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Overcoming Transportation Barriers to Drive Patient Care Access

Hospitals are at the cornerstone of addressing patient transportation barriers and patient care access, according to AHA.

Hospitals play an important role in addressing transportation barriers, patient care access, and other social determinants of health, according to a recent report from the American Hospital Association.

The AHA paper, “Transportation and the Role of Hospitals,” is part of the organization’s series on the social determinants of health, which are social factors that impact health outside the four walls of the hospital. These issues have a larger impact on patient wellness than genetics or health factors.

“Health and well-being are inextricably linked to the social and economic conditions in which people live,” AHA explained. “Research has shown that only 20 percent of health can be attributed to medical care, while social and economic factors—like access to healthy food, housing status, educational attainment and access to transportation—account for 40 percent.”

Currently, 3.6 million individuals do not access medical care because they experience transportation barriers, and 4 percent of all children miss a medical appointment because of transportation issues. Transportation barriers are the third leading cause of missing a medical appointment for seniors across the country, AHA noted.

Transportation barriers can also limit individuals to varying degrees. An individual who does not have transportation access and has a physical impairment is more limited than an individual without a car but who can ride a bike to the hospital, for example.

Common transportation barriers include long travel distances, lack of vehicle, transportation cost, inadequate infrastructure, and adverse policies affecting travel. Each of these obstacles can keep a patient from accessing her providers, which in turn could impair overall health.

“Transportation barriers can affect a person’s access to health care services,” AHA explained. “These barriers may result in missed or delayed health care appointments, increased health expenditures and overall poorer health outcomes.”

Efforts to overcome transportation barriers can also serve as health enablers, the organization noted. While some efforts should focus on ridesharing solutions and better public transportation, communities can also look into building walkable areas, bike sharing, and bike lanes. These efforts will improve patient wellness and increase physical activity among patient populations.

Hospitals are in an ideal position to spark changes in transportation, AHA asserted. Hospitals are pillars of the community, and can help facilitate change by leveraging their community relationships.

“Although hospitals and health systems traditionally have not focused on transportation issues within their purview of care delivery, there is a growing recognition that improving transportation access and support for patients can help improve health outcomes and lower health costs,” AHA noted.

Additionally, when hospitals support transportation improvements, they may improve their financial bottom line by reducing the number of no-show appointments and the rate of medication non-adherence, a very costly healthcare issue.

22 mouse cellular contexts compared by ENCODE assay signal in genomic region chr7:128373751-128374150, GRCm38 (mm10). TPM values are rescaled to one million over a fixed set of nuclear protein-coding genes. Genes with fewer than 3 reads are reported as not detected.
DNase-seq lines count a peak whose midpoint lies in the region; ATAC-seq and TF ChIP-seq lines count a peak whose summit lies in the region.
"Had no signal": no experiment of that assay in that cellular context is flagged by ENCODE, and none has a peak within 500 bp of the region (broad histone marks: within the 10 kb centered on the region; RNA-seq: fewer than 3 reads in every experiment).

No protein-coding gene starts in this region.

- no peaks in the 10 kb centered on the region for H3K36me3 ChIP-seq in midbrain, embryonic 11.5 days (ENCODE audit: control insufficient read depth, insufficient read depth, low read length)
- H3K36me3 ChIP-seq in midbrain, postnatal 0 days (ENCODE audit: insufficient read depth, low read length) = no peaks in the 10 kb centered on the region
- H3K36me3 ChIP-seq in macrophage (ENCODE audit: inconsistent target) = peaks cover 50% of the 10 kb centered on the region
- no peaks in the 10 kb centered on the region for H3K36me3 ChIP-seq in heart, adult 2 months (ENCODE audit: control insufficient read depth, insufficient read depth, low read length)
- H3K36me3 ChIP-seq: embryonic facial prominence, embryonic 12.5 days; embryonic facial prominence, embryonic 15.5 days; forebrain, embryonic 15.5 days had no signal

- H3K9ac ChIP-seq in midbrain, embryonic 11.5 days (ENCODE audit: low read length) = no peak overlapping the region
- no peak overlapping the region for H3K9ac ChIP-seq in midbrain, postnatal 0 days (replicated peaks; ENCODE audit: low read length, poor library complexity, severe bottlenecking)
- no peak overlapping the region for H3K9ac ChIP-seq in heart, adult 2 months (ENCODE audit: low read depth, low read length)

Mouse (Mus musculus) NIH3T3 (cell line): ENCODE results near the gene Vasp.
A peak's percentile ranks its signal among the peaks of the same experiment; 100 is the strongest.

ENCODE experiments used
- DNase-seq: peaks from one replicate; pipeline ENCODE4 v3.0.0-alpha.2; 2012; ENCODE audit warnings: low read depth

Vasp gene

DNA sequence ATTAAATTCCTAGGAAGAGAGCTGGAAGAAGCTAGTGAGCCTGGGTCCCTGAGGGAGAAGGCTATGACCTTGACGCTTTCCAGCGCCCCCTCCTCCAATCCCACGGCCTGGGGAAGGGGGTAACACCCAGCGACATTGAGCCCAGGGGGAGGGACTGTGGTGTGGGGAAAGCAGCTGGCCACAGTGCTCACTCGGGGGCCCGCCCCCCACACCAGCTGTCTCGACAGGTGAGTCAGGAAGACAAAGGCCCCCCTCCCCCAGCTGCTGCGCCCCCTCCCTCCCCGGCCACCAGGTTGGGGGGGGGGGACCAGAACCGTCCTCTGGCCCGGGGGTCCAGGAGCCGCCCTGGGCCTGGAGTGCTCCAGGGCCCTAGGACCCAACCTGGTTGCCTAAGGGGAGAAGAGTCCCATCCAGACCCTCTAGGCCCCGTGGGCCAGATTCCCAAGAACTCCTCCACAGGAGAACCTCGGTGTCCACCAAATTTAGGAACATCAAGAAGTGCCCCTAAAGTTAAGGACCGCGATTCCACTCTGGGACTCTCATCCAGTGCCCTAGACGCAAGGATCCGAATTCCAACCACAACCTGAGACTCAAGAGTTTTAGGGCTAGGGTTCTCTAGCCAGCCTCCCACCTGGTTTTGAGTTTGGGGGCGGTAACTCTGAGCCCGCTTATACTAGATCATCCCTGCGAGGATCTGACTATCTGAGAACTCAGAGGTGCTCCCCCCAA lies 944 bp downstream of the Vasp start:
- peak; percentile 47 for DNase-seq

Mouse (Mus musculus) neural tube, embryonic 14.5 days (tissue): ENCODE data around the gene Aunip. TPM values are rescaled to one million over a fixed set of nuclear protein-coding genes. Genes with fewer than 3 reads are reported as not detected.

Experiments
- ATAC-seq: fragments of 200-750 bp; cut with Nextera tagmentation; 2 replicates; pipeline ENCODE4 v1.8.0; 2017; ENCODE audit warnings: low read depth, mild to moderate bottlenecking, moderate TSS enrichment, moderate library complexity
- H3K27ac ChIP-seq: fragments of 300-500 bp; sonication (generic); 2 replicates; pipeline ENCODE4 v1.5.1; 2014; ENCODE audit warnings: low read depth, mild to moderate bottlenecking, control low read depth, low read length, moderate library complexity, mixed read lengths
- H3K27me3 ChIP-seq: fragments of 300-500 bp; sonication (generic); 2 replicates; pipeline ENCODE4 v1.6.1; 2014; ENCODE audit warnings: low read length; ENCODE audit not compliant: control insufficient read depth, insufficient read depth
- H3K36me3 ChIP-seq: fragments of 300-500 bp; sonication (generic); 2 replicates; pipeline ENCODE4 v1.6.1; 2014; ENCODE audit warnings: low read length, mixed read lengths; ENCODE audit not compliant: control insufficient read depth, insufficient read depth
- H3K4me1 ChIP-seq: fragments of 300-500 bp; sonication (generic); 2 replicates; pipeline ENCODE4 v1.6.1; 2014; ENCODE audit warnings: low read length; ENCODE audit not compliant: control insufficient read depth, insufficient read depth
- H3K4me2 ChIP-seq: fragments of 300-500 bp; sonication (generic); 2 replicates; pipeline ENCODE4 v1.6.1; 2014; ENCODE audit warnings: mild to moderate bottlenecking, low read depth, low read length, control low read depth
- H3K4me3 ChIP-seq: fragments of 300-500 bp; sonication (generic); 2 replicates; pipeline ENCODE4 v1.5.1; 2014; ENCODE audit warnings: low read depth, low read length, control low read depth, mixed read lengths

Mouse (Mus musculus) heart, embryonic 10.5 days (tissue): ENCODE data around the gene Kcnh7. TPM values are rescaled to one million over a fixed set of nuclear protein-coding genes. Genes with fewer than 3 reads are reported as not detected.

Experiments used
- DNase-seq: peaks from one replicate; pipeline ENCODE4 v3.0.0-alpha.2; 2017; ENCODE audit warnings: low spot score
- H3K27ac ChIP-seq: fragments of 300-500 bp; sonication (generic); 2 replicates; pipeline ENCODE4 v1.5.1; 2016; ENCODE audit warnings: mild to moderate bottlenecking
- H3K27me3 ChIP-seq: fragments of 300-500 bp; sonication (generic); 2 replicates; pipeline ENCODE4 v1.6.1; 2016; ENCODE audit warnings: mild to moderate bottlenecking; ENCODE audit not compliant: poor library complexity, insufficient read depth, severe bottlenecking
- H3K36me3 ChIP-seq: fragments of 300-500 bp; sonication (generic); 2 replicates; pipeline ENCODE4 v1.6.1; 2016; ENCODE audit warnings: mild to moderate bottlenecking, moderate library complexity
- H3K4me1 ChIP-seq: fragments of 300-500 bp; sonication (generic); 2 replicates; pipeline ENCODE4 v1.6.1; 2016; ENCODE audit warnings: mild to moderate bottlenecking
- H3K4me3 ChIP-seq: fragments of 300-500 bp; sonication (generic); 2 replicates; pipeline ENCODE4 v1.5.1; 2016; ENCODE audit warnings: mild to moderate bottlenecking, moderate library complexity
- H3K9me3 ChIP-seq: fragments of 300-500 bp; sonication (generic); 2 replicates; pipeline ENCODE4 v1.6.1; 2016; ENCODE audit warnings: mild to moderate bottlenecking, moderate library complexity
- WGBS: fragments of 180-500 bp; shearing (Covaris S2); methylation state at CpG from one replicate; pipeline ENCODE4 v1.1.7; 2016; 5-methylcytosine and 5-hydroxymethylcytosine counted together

There is no singular cure-all solution for hospitals to overcome transportation needs, AHA advised. Transportation programs will be varied across regions, but must remain targeted on unique area needs.

Hospitals can begin designing transportation solutions by looking over their community health needs assessments and integrating transportation needs into organization strategic plans. Hospitals should also evaluate and note individual patient transportation needs.

From there, hospitals can partner with community organizations and other stakeholders to provide direct transportation services. Healthcare institutions can also support policy and infrastructure changes that create safer transportation access.

Efforts should conclude with hospital leaders educating staff about transportation needs and by creating better patient outreach programs that promote transportation options.

Lack of transportation can also exacerbate other social determinants of health, AHA argued. For example, individuals who cannot get from one place to another likely cannot easily access a grocery store, creating food insecurity. Transportation to and from work and school can also lead to other social health issues.

Although overcoming transportation challenges will be a community-wide effort, AHA contends that the hospital must be at the cornerstone of all efforts. There are significant health and financial implications for supporting patient transportation needs. Creating solutions to these problems can help improve patient health by offering healthier transportation options and facilitating better patient access to care.

“By making the commitment to address transportation barriers and building partnerships with community organizations and other entities, hospitals and health systems can improve transportation and health care access for patients and families and create more equitable, healthier communities,” the report concluded.

This report was published as a part of AHA’s series on the social determinants of health. Earlier this year, AHA released a report about overcoming housing security challenges and how organizations can play a role in reducing homelessness.

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